Wayback Cirque

This year Cirque du Soleil officially turns 20 years of age! With that milestone reached I feel many wonder where can Cirque du Soleil lead us in the next 20-years? Or will it be with us at all? During the next few months we will be inundated with celebratory goods – from books to special events – to commemorate this special time. However, have you ever wished for a way to pull back the curtain of time and experience the Cirque du Soleil of the past?

Haven’t you?

I have. There are times when I would give almost anything to be able to sit in the theater for Mystère’s December 1993 premiere, or watch the changes unfold in 1995/1996. How about tagging along for Cirque’s Le Magie Continue (1986) tour through its native Canada? Or watch Cirque perform in Gaspé on June 16, 1984 — their first official performance. What about being there for their make-or-break performance at the 1987 Los Angeles Festival? Or, watching Cirque as they take their first steps in Las Vegas with the 1992-1993 staging of Nouvelle Experience.

Believe it or not, you can look back through time.

“You’re pulling my leg,” you say, because you know time travel isn’t possible in this day and age, right? You already know that once an event takes place there’s no way to re-create that same event ever again. Well, I’m here to say that time travel of a sort has been achieved. And while you can’t experience Cirque du Soleil as far back as 1984, you can take a look at what the company was doing eight years ago!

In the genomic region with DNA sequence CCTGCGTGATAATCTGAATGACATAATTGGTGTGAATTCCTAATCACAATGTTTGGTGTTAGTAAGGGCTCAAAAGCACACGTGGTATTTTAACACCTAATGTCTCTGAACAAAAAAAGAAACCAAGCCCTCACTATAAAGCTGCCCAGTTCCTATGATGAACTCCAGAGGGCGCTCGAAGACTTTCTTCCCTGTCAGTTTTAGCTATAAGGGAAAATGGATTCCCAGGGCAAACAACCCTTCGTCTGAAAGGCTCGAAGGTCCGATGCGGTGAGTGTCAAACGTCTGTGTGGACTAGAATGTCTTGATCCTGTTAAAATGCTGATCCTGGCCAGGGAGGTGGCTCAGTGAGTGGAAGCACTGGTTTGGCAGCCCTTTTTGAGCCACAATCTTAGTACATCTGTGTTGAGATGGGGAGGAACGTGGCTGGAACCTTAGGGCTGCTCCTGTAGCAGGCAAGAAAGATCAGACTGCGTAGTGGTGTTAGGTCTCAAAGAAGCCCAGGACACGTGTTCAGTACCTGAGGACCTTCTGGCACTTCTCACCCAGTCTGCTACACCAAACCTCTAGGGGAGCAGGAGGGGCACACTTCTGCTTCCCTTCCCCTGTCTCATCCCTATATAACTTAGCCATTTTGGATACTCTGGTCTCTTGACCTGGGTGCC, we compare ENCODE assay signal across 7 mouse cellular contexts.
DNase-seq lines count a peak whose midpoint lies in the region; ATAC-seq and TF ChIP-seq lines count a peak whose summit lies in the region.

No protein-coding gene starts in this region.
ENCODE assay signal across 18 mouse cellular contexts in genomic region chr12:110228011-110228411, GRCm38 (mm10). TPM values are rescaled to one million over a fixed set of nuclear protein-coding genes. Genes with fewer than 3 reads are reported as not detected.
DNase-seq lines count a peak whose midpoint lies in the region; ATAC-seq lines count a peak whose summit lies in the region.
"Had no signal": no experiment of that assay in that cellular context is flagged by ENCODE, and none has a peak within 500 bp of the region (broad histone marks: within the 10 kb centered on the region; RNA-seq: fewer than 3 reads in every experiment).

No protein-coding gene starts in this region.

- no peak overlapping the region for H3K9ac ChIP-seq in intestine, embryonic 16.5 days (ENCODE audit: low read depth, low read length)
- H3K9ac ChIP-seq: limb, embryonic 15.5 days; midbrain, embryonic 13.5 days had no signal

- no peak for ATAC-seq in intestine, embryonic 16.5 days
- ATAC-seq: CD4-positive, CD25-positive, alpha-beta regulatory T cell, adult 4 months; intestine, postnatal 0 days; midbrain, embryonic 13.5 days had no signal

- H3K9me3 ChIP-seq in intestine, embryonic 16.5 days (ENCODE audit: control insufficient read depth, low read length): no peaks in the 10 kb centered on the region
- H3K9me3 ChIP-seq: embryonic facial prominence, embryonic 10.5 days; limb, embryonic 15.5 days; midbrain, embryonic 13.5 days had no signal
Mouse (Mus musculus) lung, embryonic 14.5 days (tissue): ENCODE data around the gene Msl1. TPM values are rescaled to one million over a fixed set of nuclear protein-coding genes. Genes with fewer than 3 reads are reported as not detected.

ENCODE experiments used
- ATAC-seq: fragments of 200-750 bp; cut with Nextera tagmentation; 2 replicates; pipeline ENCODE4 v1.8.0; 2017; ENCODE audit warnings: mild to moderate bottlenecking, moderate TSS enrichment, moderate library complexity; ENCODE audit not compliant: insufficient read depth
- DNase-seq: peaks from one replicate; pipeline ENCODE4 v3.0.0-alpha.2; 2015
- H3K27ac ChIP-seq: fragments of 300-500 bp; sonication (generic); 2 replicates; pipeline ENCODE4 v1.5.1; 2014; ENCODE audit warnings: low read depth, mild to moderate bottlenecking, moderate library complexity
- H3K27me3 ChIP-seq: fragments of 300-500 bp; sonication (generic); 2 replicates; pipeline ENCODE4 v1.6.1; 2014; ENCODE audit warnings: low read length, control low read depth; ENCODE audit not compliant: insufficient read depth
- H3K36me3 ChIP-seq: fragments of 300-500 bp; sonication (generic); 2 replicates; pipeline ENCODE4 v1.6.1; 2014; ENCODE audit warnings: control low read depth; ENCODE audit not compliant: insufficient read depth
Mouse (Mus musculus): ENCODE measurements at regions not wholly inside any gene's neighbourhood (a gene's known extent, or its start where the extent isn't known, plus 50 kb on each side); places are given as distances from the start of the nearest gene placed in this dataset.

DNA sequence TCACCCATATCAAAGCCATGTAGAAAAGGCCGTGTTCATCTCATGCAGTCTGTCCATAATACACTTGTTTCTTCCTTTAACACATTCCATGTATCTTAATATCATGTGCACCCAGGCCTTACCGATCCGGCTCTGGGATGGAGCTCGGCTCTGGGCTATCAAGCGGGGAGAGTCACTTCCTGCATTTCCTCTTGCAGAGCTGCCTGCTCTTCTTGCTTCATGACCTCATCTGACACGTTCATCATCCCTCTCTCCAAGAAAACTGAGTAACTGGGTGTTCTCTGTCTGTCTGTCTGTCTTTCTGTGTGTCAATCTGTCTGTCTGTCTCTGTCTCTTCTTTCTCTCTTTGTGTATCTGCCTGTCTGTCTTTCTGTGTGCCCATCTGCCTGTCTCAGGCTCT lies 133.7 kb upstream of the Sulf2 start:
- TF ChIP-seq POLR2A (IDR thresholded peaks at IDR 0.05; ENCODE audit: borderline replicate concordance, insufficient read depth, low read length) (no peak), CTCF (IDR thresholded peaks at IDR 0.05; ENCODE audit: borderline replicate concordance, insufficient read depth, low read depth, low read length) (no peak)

How is that possible? The Wayback Machine!

The Wayback Machine isn’t some sort of vehicle created by H.G. Wells, or by some wild-eyed white-haired scientist with a Delorian to physically journey back through time. It is a window into the Internet’s past, a tool that can be used to take a virtual quantum leap back in time. By using this machine people like you and me can gain access and use over 100 terabytes of recorded and stored information from 1996 forward. By using this database we can step back in time.

So how does this connect with Cirque du Soleil?

Simple. We can use the Wayback Machine to see how the Cirque du Soleil website looked and what information it presented about the company and its productions from 1996, or 1997, or 1998, or… you get the picture. Unfortunately 1996 is the current limit of archived information, but what resides in the database for our favorite circus is simply amazing, and mind-boggling at the same time.

Why, by selecting any of the links on the database, not only are we treated to a retro version of www.cirquedusoleil.com, we are faced with a window into Cirque’s past. Information that was once posted on their website, which up until now has been lost, is now ready to be re-discovered.

The first link we have is October 31, 1996. That’s when the database WebCrawler actually took a snapshot of the site, and what it took does not disappoint. The first thing featured is Rene Bazinet as the Barron for its centerpiece menu, but it’s what’s connected to that menu that’s important. I learned some very interesting, and oft forgotten, things about Cirque du Soleil.

Such as…

— Cirque du Soleil was a creative consultant for the 1996 Atlanta Olympic Games and participated in the creation and production of the opening and closing ceremonies.